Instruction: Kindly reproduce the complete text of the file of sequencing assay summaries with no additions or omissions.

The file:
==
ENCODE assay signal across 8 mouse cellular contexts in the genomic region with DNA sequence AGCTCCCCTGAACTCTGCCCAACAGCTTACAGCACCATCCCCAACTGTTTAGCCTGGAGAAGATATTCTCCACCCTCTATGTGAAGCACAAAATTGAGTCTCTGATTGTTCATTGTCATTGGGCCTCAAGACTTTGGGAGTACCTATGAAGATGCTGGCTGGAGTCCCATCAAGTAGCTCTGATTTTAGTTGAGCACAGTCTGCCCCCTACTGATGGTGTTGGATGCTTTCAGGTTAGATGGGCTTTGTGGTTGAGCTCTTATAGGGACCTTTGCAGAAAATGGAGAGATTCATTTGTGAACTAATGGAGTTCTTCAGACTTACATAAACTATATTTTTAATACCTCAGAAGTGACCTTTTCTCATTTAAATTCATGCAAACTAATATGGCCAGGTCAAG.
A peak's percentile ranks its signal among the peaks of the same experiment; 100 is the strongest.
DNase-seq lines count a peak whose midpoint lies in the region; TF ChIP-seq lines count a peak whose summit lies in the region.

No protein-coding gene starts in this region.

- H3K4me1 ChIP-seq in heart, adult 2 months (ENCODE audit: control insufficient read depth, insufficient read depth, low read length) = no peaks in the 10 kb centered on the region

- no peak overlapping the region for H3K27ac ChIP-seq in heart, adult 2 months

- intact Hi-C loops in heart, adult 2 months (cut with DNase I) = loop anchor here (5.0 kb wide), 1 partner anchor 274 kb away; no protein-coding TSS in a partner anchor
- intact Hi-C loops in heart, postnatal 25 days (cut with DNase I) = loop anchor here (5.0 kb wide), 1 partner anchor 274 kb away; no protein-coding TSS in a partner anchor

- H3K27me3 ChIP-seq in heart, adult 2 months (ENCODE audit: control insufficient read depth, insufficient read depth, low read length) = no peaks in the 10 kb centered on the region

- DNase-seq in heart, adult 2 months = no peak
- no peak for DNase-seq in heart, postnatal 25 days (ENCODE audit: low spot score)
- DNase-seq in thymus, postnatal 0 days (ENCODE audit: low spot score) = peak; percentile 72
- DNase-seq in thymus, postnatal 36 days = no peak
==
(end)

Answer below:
ENCODE assay signal across 8 mouse cellular contexts in the genomic region with DNA sequence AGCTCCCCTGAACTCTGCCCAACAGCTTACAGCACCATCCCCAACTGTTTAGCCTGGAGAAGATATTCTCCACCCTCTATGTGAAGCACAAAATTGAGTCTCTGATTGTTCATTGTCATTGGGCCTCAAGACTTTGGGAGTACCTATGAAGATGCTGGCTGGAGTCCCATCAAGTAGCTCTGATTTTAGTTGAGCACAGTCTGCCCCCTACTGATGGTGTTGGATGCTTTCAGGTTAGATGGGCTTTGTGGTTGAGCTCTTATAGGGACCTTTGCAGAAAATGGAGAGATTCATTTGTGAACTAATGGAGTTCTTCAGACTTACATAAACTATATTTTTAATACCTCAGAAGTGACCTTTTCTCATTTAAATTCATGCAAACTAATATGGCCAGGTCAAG.
A peak's percentile ranks its signal among the peaks of the same experiment; 100 is the strongest.
DNase-seq lines count a peak whose midpoint lies in the region; TF ChIP-seq lines count a peak whose summit lies in the region.

No protein-coding gene starts in this region.

- H3K4me1 ChIP-seq in heart, adult 2 months (ENCODE audit: control insufficient read depth, insufficient read depth, low read length) = no peaks in the 10 kb centered on the region

- no peak overlapping the region for H3K27ac ChIP-seq in heart, adult 2 months

- intact Hi-C loops in heart, adult 2 months (cut with DNase I) = loop anchor here (5.0 kb wide), 1 partner anchor 274 kb away; no protein-coding TSS in a partner anchor
- intact Hi-C loops in heart, postnatal 25 days (cut with DNase I) = loop anchor here (5.0 kb wide), 1 partner anchor 274 kb away; no protein-coding TSS in a partner anchor

- H3K27me3 ChIP-seq in heart, adult 2 months (ENCODE audit: control insufficient read depth, insufficient read depth, low read length) = no peaks in the 10 kb centered on the region

- DNase-seq in heart, adult 2 months = no peak
- no peak for DNase-seq in heart, postnatal 25 days (ENCODE audit: low spot score)
- DNase-seq in thymus, postnatal 0 days (ENCODE audit: low spot score) = peak; percentile 72
- DNase-seq in thymus, postnatal 36 days = no peak